The aim of this paper was to estimate the effect of maternal and paternal smoking on foetal death (miscarriage and stillbirth) and to estimate potential interactions with physical exercise and pre-pregnancy body mass index. We selected 87,930 pregnancies from the population-based Danish National Birth Cohort. Information about lifestyle, occupational, medical and obstetric factors was obtained from a telephone interview and data on pregnancy outcomes came from the Danish population based registries. Cox regression was used to estimate the hazard ratios (adjusted for potential confounders) for predominantly late foetal death (miscarriage and stillbirth). An interaction contrast ratio was used to assess potential effect measure modification of smoking by physical exercise and body mass index. The adjusted hazard ratio of foetal death was 1.22 (95 % CI 1.02–1.46) for couples where both parents smoked compared to non-smoking parents (miscarriage: 1.18, 95 % CI 0.96–1.44; stillbirth: 1.32, 95 % CI 0.93–1.89). On the additive scale, we detected a small positive interaction for stillbirth between smoking and body mass index (overweight women). In conclusion, smoking during pregnancy was associated with a slightly higher hazard ratio for foetal death if both parents smoked. This study suggests that smoking may increase the negative effect of a high BMI on foetal death, but results were not statistically significant for the interaction between smoking and physical exercise.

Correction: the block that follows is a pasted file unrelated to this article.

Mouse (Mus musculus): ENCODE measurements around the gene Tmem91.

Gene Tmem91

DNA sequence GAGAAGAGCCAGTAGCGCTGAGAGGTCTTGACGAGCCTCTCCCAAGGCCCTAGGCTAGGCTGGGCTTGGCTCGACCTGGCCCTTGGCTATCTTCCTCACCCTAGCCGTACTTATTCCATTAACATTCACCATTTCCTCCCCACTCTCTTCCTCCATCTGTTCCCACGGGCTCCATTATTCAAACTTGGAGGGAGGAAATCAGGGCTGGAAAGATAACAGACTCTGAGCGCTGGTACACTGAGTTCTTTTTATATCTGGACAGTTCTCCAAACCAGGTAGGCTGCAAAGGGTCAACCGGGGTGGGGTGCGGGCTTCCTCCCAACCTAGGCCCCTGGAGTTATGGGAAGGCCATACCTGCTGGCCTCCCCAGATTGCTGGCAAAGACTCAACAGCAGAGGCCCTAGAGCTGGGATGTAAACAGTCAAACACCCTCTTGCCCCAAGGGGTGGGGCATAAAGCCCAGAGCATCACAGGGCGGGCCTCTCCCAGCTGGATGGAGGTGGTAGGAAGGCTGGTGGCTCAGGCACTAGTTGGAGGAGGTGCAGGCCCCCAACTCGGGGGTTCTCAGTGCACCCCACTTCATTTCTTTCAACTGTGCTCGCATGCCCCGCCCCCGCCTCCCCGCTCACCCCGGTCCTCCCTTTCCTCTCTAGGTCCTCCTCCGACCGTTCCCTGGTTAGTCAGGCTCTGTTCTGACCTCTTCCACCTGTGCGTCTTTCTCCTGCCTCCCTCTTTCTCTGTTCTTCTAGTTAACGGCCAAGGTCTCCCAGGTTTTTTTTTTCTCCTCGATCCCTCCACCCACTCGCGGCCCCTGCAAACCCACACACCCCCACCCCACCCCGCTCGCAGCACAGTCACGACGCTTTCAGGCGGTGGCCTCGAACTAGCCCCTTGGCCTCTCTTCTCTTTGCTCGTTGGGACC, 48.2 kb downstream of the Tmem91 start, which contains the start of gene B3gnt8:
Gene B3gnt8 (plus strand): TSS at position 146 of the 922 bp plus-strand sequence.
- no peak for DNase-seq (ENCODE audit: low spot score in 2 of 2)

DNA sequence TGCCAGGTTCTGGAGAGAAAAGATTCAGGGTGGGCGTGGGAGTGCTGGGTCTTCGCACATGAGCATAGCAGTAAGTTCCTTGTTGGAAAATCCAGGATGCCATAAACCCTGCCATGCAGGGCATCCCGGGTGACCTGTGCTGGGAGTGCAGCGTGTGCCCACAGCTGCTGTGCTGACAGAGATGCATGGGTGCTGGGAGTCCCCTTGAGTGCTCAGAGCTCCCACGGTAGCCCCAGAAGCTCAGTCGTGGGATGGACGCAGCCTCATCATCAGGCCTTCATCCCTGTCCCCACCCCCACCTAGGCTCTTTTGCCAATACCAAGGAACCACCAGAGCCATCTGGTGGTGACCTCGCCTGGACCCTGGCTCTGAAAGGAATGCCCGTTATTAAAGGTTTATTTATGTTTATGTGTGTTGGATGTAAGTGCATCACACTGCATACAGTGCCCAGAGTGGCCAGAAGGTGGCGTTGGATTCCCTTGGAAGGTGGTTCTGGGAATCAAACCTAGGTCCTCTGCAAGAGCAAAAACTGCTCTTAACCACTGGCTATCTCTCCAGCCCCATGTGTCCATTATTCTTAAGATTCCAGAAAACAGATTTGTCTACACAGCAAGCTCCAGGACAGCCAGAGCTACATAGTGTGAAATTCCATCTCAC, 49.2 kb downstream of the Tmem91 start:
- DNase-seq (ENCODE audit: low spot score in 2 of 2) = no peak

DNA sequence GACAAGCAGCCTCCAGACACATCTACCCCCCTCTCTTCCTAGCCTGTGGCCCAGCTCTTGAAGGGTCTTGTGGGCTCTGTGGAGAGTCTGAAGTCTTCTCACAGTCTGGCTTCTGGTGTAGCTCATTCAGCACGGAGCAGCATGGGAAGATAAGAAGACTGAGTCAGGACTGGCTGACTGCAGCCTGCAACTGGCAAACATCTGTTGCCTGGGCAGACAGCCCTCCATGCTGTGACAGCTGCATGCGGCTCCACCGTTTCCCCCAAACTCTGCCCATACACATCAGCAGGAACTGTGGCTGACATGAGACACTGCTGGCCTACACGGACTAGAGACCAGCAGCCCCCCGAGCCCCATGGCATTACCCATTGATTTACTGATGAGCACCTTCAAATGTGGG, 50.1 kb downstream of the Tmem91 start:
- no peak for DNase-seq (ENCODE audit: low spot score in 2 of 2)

Cohort study Danish National Birth Cohort Pregnancy Mother/father’s smoking Foetal programming Foetal death
Body mass index
Danish Medical Birth Registry
Danish National Birth Cohort
Adjusted hazard ratio
Interaction contrast ratio
M+− and F+−
Smoking status among mothers and fathers
National Hospital Discharge Register
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The Danish National Research Foundation has established the Danish Epidemiology Science Centre that initiated and created the Danish National Birth Cohort. The cohort is furthermore a result of a major grant from this Foundation. Additional support for the Danish National Birth Cohort is obtained from the Pharmacy Foundation, the Egmont Foundation the March of the Dimes Birth Defects Foundation, the Augustinus Foundation, and the Health Foundation.
Compliance with ethical standards
Conflict of interest
The authors declare that they have no conflict of interest.
Informed consent was obtained from all individual participants included in the study.
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